https://en.wikipedia.org/wiki/Fossil_water https://en.wikipedia.org/wiki/Water_scarcity
[**] https://www.documentcloud.org/documents/1686505-konikow-2011-geophysical-research-letters.html
Add pictures here
<% if( /^image/.test(type) ){ %>
<% } %>
<%-name%>
Add image file
Upload
snipped-for-privacy@slp53.sl.home (Scott Lurndal) wrote:

Excellent! That's the valid argument for a difference between hydrocarbons and water. Hydrocarbons when used by burning or industrial process get changed into different molecules and to return. For the most part, water does not.
Moving on to Oxygen. While Oxygen does actually get used, it does get converted back into Oxygen by plants. So it shares a lot in common with the water cycle. Should we preserve the rain forest and other plant environments? Within reason.
Back to using hydrocarbons - I accept that there is a finite supply on this planet. Alarmists have been declaring that "peak oil" is here for decades. We continue to find new sources and forms (reference fracking).
At some point, will every form of hydrocaron that exists on this planet be exhausted? Possibly. Do we need to drastically reduce what we are using to extend that date? No.
Add pictures here
<% if( /^image/.test(type) ){ %>
<% } %>
<%-name%>
Add image file
Upload
On Fri, 08 Jan 2016 13:44:02 -0700, Arthur Conan Doyle

There is plenty of water, the problem is that most of it has about 36-37 PPT salt. The water we are in trouble with is fresh water and we are using it faster than it gets replenished in over half of the country. In the west they are really using it faster than it falls and in the south east we are just dumping it in the ocean before it can percolate into the ground with ill thought out engineering projects to drain the swamps.
We will run out of cheap water long before we run out of oil and agriculture depends on cheap water.
Add pictures here
<% if( /^image/.test(type) ){ %>
<% } %>
<%-name%>
Add image file
Upload
On 1/8/2016 10:20 AM, Scott Lurndal wrote:
<snip>

True.

We actually are using a lot less oil than in the past, and wells have been idled to pump less, and presumably to support prices, though the side effect is to save it for the future.
When BP bought out Arco, they both had high-producing wells in Alaska, and they shut some of them down because they had more supply than their refineries could handle and did not want to sell the excess on the open market. They do supply a lot of independent gas station chains, including Costco (at least out west).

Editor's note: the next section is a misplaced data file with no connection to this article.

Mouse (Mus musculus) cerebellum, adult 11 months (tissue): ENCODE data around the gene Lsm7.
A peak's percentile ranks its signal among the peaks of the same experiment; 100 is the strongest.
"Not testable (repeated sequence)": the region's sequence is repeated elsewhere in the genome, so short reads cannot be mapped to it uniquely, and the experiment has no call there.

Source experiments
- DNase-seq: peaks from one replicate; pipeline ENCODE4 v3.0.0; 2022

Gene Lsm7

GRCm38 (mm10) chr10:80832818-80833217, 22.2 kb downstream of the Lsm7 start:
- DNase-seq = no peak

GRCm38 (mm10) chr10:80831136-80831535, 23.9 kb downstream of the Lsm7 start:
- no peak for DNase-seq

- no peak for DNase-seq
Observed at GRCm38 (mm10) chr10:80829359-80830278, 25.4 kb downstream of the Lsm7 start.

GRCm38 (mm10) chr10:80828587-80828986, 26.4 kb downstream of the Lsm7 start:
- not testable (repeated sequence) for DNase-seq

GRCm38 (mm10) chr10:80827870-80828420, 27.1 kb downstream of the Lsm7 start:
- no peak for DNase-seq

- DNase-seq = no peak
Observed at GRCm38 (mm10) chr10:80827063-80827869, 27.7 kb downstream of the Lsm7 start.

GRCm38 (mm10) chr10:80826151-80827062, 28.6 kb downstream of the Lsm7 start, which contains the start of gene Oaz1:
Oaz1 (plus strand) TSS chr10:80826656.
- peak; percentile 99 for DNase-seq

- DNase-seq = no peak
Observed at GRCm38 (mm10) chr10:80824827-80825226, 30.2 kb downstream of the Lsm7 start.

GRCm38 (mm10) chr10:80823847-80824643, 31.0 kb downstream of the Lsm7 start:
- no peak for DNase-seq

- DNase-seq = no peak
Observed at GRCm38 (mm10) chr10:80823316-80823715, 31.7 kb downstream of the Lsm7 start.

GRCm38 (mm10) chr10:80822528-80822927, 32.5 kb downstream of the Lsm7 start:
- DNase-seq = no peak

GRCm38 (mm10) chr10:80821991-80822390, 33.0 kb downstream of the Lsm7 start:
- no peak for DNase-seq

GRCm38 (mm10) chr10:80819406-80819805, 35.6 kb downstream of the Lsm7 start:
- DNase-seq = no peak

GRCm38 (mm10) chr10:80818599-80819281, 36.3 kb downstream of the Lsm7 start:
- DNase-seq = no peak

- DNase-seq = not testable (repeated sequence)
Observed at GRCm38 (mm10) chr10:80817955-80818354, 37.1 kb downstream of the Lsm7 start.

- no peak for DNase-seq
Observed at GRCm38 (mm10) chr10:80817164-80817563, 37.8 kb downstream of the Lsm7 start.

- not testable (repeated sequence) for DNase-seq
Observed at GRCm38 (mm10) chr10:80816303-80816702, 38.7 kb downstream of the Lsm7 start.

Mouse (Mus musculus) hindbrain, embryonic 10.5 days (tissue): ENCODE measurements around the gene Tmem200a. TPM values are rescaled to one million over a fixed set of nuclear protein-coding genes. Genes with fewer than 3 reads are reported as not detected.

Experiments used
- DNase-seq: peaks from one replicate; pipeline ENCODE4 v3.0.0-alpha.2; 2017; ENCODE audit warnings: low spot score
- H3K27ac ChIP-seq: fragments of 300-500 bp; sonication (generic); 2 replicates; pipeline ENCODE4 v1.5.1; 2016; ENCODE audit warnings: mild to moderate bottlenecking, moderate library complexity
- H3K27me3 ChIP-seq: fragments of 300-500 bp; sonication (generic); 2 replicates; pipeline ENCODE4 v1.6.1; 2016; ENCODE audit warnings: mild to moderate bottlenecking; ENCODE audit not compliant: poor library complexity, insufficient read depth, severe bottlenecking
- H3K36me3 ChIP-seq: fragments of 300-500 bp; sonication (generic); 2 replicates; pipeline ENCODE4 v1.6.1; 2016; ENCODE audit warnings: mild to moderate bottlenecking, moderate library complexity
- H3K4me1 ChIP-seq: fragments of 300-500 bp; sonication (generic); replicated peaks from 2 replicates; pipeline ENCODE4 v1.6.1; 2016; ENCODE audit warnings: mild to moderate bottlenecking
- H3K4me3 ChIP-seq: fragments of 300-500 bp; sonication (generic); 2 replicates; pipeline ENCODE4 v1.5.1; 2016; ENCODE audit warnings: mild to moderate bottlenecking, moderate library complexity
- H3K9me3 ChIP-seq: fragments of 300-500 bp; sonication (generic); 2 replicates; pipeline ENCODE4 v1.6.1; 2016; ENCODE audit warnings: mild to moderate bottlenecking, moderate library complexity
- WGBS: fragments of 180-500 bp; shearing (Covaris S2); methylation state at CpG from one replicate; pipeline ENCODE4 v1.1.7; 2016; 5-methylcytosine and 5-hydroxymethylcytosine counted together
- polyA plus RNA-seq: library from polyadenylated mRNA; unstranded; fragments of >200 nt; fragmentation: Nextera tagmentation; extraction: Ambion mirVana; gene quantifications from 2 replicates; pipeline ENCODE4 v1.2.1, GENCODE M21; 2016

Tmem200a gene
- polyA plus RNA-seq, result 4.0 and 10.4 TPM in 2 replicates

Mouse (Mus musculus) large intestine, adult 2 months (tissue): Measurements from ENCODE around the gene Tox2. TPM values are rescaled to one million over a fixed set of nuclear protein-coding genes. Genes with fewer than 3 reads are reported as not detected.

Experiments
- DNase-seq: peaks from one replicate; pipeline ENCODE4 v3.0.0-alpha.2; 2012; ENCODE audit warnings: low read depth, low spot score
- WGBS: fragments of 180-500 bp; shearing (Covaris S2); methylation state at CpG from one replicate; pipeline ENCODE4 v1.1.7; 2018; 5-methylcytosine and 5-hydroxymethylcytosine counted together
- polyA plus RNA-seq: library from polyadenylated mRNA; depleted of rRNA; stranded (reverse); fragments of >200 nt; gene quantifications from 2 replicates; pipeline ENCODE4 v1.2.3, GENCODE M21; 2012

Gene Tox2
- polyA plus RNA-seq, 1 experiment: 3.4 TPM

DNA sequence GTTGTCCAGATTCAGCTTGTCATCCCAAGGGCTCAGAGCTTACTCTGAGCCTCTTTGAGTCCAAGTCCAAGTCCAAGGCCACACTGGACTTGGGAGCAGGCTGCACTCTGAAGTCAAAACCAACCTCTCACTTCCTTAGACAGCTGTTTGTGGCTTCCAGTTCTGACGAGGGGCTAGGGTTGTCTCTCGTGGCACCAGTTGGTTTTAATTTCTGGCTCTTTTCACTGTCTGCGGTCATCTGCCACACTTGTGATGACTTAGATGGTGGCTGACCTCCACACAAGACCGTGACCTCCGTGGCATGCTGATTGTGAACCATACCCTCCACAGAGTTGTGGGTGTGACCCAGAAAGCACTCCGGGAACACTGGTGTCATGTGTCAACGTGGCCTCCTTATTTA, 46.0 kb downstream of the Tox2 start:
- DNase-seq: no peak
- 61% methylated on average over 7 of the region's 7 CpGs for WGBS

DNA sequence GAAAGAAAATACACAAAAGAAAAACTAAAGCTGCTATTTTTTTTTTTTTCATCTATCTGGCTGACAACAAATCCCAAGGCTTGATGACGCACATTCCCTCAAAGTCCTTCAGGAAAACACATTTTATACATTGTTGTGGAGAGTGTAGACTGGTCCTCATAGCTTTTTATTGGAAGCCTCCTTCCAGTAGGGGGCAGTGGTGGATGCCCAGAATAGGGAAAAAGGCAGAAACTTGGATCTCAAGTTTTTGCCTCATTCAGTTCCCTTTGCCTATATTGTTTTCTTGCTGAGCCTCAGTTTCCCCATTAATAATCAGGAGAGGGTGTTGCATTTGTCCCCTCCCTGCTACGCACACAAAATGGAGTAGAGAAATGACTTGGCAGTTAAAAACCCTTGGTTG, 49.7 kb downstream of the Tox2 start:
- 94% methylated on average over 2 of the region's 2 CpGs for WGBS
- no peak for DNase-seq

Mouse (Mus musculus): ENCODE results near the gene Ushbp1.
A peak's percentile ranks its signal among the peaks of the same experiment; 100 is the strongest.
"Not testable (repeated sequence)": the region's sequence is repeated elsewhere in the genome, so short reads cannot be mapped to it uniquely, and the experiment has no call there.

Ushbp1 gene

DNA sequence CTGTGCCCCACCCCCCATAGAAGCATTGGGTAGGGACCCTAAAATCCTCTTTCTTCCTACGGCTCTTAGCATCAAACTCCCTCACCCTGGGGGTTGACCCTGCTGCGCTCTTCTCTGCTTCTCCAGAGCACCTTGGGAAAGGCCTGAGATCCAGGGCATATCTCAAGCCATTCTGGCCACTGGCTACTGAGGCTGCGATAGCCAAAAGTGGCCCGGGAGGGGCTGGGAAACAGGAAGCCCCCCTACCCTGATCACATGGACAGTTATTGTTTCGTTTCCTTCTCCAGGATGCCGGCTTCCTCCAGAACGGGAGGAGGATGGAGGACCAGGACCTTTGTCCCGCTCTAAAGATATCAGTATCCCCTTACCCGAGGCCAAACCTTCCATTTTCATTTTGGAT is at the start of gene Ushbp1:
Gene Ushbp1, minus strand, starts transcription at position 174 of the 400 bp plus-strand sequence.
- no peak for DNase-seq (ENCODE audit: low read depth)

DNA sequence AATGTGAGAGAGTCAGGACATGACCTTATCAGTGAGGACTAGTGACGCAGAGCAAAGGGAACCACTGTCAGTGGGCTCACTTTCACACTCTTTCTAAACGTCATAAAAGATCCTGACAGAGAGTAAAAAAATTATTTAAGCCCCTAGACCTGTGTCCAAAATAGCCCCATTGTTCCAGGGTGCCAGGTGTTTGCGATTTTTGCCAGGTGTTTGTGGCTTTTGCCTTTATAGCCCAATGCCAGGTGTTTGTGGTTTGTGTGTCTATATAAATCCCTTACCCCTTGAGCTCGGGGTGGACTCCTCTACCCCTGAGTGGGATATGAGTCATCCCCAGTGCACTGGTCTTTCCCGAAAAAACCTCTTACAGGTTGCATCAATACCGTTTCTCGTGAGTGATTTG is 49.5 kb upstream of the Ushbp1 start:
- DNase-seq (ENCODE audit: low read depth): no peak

Add pictures here
<% if( /^image/.test(type) ){ %>
<% } %>
<%-name%>
Add image file
Upload
Per Arthur Conan Doyle:

I never thought of oxygen as being something that is consumed without being replenished somehow - and I have never heard any credible science reported that says anything else. Doesn't mean it's not out there... but I have not heard anything... Has anybody else ?
But with water.....
On one hand, if my water is coming from, for instance, the Delaware River, who cares how much I use. Worst case I'm wasting electricity (in the water purification plants).... best case I am subsidizing the cleanup of a major river.
OTOH, if I am a farmer draining water from an aquifer much faster than the aquifer can replenish itself, one would think that conservation is a good idea.
--
Pete Cresswell

Add pictures here
<% if( /^image/.test(type) ){ %>
<% } %>
<%-name%>
Add image file
Upload
On 01/08/2016 09:56 AM, (PeteCresswell) wrote:

apres moi le deluge or something like that. Ed Abbey preferred to drive big old tanks on the theory the faster the world runs out, the faster people will do something.
Add pictures here
<% if( /^image/.test(type) ){ %>
<% } %>
<%-name%>
Add image file
Upload

Related Threads

    HomeOwnersHub.com is a website for homeowners and building and maintenance pros. It is not affiliated with any of the manufacturers or service providers discussed here. All logos and trade names are the property of their respective owners.